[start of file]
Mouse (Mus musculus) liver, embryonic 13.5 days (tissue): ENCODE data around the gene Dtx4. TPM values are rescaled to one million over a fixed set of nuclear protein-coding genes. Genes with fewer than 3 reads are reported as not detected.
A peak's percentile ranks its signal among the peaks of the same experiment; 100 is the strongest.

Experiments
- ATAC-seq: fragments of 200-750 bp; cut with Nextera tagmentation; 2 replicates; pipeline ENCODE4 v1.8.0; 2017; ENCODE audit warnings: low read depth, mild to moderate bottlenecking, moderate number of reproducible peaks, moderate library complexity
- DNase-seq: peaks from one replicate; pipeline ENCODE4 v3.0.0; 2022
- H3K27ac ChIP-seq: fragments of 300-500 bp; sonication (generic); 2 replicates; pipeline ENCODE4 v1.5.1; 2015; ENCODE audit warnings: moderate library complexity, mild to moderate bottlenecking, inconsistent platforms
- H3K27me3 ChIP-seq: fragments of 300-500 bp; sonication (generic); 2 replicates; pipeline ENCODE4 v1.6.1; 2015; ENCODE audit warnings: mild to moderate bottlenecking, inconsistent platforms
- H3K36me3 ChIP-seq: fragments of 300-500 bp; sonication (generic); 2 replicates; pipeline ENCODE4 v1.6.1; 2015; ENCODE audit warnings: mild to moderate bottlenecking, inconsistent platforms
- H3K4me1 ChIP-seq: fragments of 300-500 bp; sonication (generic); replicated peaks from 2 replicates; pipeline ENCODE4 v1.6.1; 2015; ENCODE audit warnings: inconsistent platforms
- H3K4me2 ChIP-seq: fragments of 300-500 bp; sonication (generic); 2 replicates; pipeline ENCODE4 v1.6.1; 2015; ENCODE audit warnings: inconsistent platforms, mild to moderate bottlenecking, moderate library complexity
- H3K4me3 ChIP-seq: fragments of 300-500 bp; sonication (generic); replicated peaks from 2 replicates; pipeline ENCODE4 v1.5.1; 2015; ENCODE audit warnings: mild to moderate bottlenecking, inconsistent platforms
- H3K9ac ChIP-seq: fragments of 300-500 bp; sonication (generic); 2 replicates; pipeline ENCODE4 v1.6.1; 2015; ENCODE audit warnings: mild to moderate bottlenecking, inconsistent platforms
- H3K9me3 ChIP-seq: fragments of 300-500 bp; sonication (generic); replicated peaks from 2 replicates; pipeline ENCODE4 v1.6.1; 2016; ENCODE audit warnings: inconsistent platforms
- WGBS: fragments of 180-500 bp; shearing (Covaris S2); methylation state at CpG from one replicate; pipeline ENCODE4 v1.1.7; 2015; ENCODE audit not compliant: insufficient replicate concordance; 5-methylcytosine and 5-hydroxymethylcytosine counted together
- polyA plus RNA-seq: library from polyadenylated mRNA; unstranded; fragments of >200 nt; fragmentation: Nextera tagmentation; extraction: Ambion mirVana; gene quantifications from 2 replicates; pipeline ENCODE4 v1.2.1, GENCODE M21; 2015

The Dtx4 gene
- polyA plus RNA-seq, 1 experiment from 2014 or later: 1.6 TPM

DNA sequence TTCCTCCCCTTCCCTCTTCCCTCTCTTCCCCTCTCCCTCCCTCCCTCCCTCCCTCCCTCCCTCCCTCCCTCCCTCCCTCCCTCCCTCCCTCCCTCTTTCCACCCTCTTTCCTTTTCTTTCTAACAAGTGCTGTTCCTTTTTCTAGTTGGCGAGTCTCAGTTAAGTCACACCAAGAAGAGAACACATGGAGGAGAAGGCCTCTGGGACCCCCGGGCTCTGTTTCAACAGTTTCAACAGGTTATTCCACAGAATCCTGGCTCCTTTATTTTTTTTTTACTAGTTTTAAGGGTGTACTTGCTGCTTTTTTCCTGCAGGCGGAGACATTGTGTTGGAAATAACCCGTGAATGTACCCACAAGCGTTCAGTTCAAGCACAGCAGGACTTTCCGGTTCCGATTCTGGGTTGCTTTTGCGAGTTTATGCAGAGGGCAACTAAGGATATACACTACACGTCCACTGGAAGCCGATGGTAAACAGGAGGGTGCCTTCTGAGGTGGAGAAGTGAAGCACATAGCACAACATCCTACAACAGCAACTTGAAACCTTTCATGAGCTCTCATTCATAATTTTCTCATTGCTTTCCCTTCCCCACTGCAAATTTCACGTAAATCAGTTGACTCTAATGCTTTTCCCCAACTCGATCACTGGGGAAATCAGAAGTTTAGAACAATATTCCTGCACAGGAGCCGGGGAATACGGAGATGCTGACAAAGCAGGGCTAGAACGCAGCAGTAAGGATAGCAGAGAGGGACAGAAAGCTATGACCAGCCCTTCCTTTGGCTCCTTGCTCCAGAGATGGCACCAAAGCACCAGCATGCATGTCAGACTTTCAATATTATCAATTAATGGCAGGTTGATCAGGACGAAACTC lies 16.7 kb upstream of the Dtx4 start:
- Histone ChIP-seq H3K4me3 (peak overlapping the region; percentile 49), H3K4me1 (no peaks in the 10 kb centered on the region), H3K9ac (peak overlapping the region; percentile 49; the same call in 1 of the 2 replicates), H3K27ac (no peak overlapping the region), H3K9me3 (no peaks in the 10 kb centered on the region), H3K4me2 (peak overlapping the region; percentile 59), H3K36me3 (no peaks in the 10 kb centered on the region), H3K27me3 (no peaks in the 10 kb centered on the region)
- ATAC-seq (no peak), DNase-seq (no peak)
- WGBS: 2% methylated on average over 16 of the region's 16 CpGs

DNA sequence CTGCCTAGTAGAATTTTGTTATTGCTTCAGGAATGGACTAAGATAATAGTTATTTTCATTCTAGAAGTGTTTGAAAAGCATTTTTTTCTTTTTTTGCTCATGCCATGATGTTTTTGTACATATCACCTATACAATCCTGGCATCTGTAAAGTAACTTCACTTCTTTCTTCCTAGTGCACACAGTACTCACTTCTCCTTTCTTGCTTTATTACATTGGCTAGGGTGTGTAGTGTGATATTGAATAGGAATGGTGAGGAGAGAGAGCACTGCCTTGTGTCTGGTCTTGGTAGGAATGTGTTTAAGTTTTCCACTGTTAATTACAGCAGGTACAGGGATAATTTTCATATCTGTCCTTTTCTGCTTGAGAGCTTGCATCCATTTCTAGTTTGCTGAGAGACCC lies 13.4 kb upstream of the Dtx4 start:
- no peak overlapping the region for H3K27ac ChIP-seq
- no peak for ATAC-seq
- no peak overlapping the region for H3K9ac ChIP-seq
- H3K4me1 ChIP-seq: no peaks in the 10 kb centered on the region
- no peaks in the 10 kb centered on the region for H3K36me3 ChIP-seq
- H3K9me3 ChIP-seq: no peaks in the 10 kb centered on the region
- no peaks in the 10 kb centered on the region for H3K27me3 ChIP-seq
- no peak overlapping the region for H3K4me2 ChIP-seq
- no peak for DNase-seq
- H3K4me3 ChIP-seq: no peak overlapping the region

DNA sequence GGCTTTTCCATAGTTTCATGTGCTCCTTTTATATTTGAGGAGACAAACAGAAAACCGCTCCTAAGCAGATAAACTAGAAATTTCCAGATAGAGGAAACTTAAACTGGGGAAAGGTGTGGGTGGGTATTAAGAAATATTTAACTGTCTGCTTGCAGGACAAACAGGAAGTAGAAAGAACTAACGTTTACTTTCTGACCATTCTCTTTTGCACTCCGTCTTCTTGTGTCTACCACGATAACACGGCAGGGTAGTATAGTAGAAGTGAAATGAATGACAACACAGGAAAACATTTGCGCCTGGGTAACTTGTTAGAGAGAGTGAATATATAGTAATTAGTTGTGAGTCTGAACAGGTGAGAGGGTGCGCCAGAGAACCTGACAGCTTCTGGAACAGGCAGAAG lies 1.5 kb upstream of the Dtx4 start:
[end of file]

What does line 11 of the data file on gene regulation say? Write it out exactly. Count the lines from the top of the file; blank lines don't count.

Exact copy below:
- H3K4me3 ChIP-seq: fragments of 300-500 bp; sonication (generic); replicated peaks from 2 replicates; pipeline ENCODE4 v1.5.1; 2015; ENCODE audit warnings: mild to moderate bottlenecking, inconsistent platforms